For most people who exist outside the industry, it probably feels like E3, the convention that was once the center piece of video game news and announcements, never actually left during the COVID-19 pandemic. As far as most people are concerned, the digital presentations and Geoff Keighley’s Summer Game Fest occupied the same space of providing updates on upcoming games that E3 once did. We may have jokingly called all these showcases “Not E3,” to reference they were all taking place in June when E3 would have typically been held, but to most people who pay attention to video games, not much really changed. But today, the ESA announced it’s partnering with PAX organizer Reedpop to bring E3 back as an in-person, Los Angeles-based event in 2023, alongside a digital showcase for those not present.
After three years of COVID-related cancelations, E3 will be bringing developers, publishers, marketing partners, journalists, and content creators to the Los Angeles Convention Center during the second week of June 2023, though specific dates have yet to be revealed.
“We are thrilled to bring back E3 as an in-person event with ReedPop, a global leader in producing pop culture events,” ESA President and CEO Stanley Pierre-Louis said in a statement to Variety. “The past three years have confirmed that E3 convenes our industry like no other event.”
At the moment, there doesn’t seem to be any word on whether or not E3 2023 will be a public event, which had been a pillar of the convention in 2017, 2018, and 2019 (though, the public wasn’t affected by the 2019 leak that put content creators and journalists’ private information online). At one time, the E3 name was enough to draw some people in, as fans were willing to pay money to be at the event to play upcoming games, but would often have to wait in long lines to actually get their hands on a controller. Whatever the case is, I’m interested to see what the safety protocols are for an event in 2023, as even a COVID-related death wasn’t enough to get Reedpop to update PAX protocols this year.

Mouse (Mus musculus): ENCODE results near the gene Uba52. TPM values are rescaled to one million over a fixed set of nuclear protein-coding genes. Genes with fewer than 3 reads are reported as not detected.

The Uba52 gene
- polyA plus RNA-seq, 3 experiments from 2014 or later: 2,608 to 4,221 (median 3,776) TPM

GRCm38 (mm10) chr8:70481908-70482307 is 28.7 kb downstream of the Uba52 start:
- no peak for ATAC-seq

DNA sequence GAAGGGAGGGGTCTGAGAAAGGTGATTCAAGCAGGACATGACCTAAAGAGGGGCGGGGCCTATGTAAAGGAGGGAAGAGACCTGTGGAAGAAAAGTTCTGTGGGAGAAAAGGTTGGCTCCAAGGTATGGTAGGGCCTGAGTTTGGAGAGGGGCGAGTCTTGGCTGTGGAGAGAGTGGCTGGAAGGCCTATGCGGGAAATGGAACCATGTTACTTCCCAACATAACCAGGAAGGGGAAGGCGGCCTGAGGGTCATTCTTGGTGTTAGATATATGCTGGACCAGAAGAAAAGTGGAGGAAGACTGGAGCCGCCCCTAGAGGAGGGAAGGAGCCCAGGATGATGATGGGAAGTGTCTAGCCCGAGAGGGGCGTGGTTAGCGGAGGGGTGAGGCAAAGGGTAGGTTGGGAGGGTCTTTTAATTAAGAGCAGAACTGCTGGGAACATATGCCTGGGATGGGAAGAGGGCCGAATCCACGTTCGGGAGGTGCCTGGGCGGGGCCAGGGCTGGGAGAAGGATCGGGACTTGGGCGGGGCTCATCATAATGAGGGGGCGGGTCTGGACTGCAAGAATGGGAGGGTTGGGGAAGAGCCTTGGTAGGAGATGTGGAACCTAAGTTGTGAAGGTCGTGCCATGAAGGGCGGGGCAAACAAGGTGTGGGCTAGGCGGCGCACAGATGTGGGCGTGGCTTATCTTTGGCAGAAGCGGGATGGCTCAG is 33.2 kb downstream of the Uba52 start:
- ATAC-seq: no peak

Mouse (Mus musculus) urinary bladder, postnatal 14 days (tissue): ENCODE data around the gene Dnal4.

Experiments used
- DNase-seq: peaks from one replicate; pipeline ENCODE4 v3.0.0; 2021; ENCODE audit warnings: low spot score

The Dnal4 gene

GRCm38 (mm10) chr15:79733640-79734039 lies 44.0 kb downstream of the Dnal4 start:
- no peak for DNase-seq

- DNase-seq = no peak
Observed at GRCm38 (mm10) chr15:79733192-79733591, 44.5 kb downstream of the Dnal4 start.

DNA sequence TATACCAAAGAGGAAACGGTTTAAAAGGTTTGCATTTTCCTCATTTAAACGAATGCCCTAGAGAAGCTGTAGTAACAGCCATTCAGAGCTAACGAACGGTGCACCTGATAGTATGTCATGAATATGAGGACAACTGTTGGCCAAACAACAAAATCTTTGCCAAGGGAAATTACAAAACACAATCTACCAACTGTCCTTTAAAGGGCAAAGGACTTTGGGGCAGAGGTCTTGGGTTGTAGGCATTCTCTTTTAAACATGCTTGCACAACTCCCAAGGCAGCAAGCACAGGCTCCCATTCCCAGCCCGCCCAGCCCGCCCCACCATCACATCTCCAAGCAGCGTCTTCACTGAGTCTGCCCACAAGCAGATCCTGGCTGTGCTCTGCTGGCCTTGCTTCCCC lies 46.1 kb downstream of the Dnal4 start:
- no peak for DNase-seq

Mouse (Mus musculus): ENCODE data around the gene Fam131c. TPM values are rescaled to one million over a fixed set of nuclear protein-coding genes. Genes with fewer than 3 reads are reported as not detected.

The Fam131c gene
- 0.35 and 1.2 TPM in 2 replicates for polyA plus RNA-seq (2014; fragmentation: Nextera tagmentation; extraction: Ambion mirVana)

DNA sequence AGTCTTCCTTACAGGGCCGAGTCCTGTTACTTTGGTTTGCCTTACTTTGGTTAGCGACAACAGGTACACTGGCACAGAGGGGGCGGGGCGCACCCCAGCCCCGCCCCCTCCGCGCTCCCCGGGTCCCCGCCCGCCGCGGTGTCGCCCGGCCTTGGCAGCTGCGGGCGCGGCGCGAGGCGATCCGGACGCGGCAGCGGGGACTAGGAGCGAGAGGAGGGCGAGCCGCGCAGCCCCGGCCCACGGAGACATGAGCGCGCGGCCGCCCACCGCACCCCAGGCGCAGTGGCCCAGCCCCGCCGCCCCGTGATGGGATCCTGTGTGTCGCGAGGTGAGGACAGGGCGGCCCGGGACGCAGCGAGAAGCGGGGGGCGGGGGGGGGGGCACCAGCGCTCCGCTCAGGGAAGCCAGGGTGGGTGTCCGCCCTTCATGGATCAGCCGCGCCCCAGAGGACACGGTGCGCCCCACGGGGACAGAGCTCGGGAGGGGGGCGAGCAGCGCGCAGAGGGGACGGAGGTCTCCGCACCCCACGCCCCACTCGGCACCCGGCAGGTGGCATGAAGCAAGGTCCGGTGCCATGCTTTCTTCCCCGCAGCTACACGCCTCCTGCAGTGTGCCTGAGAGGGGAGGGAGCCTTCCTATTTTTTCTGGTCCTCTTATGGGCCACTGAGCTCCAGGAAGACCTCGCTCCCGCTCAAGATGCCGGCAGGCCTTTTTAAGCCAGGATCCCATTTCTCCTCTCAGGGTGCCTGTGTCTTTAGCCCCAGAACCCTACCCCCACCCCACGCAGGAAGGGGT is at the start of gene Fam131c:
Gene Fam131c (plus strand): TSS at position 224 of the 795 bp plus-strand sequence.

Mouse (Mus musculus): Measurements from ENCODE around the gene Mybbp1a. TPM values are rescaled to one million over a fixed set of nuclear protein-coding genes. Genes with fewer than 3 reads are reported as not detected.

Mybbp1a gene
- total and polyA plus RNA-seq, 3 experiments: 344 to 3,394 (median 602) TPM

All that being said, the big question is if E3 can reestablish itself as the central hub of summer games reveals after being gone for three years. Companies have found holding their own digital showcases to be pretty lucrative, and Summer Game Fest has been giving platforms to those who don’t want to put a show together. Now that the industry has had a taste of a life without being beholden to E3, does it need it anymore?
My gut assumption is “probably not,” but as a person who has attended a few E3s in the past, I also recognize the public-facing side of it is one thing, what the actual in-person event offers all sides of the industry is something that can’t be replicated by a digital showcase. Business deals happen at these trade shows, but they’re also a space where colleagues get to see each other, and sometimes it’s the only time they get to do it all year. But other shows like PAX have been facilitating both the business and social sides of E3 in its absence. So next year will be an interesting year to see if E3 can make up its lost ground.